What is social media?
We know that media can be audio, video or live presentations of ideas, stories or information. How does the word “social” connect with that? When you write a blog post or article and publish it (digital or print) its media.
What makes it social? Where you publish it? Does Facebook make an article social?
The difference lies in now necessarily what we say or even where we publish. The real difference is how the receiver acquires the content.
When we ‘tune in’ to watch a television program, we are seeking entertainment or information from a media source. When we schedule our life to watch a program, we are engaged with that media on a one-on-one basis. Even when a commercial interrupts the program (how else can they afford to entertain us, Tivo users!) the media is a platform for information dissemination. Reading a newspaper, listening to the radio or watching the television is one-way communication.
There is nothing social about it.
When a group of people have an “American Idol” party or post the results of the competition on Facebook, the same television program becomes social. The manner in which we schedule our viewing, who we view it with and even WHY we view the media becomes a social event or experience.
Social media has been around since the gladiators battled at the coliseum. It is nothing new, mind you. Only the technology and content itself has changed (some more than others). Broadcasting content to a user in a digital format doesn’t create a social experience.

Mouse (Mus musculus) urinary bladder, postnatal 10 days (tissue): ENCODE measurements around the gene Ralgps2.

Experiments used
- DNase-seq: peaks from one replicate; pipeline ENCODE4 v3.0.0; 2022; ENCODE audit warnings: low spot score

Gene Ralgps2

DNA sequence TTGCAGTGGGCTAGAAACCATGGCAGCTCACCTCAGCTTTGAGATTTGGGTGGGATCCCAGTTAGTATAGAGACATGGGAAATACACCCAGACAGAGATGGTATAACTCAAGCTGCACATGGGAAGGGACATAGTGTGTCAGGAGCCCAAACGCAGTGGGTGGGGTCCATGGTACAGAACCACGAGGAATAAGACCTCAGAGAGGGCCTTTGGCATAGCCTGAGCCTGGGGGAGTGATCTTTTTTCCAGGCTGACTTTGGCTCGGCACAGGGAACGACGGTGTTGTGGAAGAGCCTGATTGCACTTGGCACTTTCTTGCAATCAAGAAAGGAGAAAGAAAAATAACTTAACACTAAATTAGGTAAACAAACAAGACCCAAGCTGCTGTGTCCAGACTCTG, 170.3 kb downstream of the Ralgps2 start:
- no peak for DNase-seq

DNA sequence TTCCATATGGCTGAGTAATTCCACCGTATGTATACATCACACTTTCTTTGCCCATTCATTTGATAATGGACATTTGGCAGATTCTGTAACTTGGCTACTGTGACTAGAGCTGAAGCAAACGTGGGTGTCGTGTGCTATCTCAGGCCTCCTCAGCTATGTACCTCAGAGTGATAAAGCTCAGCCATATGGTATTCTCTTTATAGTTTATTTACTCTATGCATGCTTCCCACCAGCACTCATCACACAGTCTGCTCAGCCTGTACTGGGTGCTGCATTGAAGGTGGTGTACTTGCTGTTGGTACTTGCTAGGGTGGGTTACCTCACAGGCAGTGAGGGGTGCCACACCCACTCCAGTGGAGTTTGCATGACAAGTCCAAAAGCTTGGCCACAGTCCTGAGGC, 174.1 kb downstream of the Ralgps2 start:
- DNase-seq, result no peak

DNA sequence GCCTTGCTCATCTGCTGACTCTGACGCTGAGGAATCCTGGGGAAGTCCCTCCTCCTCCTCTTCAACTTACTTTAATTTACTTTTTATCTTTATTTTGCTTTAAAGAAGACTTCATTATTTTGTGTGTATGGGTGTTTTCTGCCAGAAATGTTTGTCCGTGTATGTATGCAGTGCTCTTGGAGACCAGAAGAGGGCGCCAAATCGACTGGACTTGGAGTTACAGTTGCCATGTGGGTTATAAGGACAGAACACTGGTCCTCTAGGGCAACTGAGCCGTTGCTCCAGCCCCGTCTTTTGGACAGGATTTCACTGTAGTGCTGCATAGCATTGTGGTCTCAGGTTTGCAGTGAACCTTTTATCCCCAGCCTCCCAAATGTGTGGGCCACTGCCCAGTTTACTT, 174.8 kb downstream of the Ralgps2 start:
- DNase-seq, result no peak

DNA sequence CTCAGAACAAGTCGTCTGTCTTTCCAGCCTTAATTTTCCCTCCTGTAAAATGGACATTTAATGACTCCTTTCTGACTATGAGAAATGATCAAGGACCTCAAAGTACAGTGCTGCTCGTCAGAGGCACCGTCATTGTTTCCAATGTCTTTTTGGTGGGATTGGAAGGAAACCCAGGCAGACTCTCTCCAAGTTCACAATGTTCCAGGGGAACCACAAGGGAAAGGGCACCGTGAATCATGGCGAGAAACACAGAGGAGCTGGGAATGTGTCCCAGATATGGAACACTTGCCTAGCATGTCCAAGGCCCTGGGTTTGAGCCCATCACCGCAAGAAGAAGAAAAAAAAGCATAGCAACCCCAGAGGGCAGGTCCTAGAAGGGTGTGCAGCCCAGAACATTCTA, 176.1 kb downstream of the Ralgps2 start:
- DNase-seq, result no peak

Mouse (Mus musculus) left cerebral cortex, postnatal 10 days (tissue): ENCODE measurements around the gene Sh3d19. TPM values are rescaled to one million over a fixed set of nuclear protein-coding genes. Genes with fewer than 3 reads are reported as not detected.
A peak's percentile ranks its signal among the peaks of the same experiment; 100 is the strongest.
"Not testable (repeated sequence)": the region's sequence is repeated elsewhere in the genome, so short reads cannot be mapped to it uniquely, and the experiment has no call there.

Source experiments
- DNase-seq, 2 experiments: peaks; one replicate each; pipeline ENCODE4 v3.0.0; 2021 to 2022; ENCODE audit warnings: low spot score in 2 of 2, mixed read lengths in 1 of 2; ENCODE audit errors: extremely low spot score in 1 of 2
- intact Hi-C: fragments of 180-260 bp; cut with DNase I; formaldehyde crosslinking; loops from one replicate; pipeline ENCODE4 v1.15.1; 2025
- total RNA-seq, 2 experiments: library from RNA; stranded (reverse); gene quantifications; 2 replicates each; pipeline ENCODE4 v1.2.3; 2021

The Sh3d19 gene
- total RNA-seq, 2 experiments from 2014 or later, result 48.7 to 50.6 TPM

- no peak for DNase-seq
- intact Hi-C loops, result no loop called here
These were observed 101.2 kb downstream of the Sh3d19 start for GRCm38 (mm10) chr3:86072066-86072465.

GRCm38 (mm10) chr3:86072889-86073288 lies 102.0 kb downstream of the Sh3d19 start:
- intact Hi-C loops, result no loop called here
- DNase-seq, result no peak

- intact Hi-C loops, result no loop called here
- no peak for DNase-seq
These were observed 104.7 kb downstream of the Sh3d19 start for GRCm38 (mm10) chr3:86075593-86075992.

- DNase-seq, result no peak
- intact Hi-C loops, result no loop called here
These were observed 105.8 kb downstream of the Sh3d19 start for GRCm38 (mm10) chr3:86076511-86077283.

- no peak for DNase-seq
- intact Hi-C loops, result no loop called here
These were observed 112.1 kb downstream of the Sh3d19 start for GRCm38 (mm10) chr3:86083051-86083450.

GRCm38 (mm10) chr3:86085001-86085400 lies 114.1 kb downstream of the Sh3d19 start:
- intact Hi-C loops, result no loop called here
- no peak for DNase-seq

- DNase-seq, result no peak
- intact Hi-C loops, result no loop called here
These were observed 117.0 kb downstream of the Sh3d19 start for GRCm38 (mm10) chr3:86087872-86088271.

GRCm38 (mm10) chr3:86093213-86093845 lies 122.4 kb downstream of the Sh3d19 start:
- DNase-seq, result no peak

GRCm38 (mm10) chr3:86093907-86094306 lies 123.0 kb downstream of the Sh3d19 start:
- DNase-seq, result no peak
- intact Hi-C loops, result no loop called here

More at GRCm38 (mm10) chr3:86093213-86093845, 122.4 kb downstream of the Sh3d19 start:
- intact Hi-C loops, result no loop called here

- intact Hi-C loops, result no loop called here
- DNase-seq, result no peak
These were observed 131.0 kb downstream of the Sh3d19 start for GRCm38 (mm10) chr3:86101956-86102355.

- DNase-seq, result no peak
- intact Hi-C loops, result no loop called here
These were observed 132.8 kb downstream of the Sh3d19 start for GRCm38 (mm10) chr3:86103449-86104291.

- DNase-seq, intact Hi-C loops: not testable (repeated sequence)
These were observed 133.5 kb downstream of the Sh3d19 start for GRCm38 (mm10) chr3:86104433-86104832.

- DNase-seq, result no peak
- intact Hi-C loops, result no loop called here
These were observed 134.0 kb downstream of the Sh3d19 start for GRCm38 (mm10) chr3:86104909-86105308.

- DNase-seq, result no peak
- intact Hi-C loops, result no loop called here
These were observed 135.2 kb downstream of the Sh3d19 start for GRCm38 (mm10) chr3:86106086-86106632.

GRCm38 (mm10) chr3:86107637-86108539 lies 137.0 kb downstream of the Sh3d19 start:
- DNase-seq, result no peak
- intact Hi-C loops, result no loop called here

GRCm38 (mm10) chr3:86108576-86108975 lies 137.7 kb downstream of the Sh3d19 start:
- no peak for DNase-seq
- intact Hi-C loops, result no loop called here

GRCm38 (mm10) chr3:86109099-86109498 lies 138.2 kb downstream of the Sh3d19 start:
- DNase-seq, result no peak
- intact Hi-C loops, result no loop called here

People make it so.
Next time you post a status update on Facebook or share a particular video, article or anecdote, remember you are a broadcaster. You are a media channel. You can advertise yourself on Facebook and post articles and information about your company or your experience. You have now joined the ranks of marketers and advertisers interrupting our otherwise social experience.
Does this strategy work?
Of course not. Viewers of your media channel are there for entertainment and information. Your interruption is ignored as easily as a Tivo user avoids commercials.
To truly communicate your ideas in social media, you must engage your followers with a social experience. The rise of product placement in shows like “Extreme Makeover: Home Edition” give testament to the wave of influence of social media. We experience the joy a family has with their new home, rebuilt lovingly with Sears power tools. Sears, of course, doubles down and has ads as well. But the incredible power of games, contests and give-aways in a social setting underscores the trend in communication.
For entrepreneurs, engaging WITH your tribe is more important than communicating to them. Your engagement must be there to build association, trust and comfort. Those words sound very social because they are. Socially engaging with your fans means you share personal information, stories, and even pictures of your goofy brother-in-law. Sure, you can step up to product placement by putting your MLM product in the picture…why not? Sears does it.
The next time you think broadcasting a pitch or “testimonial” from a client on your Facebook wall is social consider what YOU look at from your friends and fans, first. When you engage socially with your tribe, you are more likely to transform prospects into clients. Your communication becomes not only interesting, but also welcome and anticipated.
Social media is here to stay…at least until we get sick of it.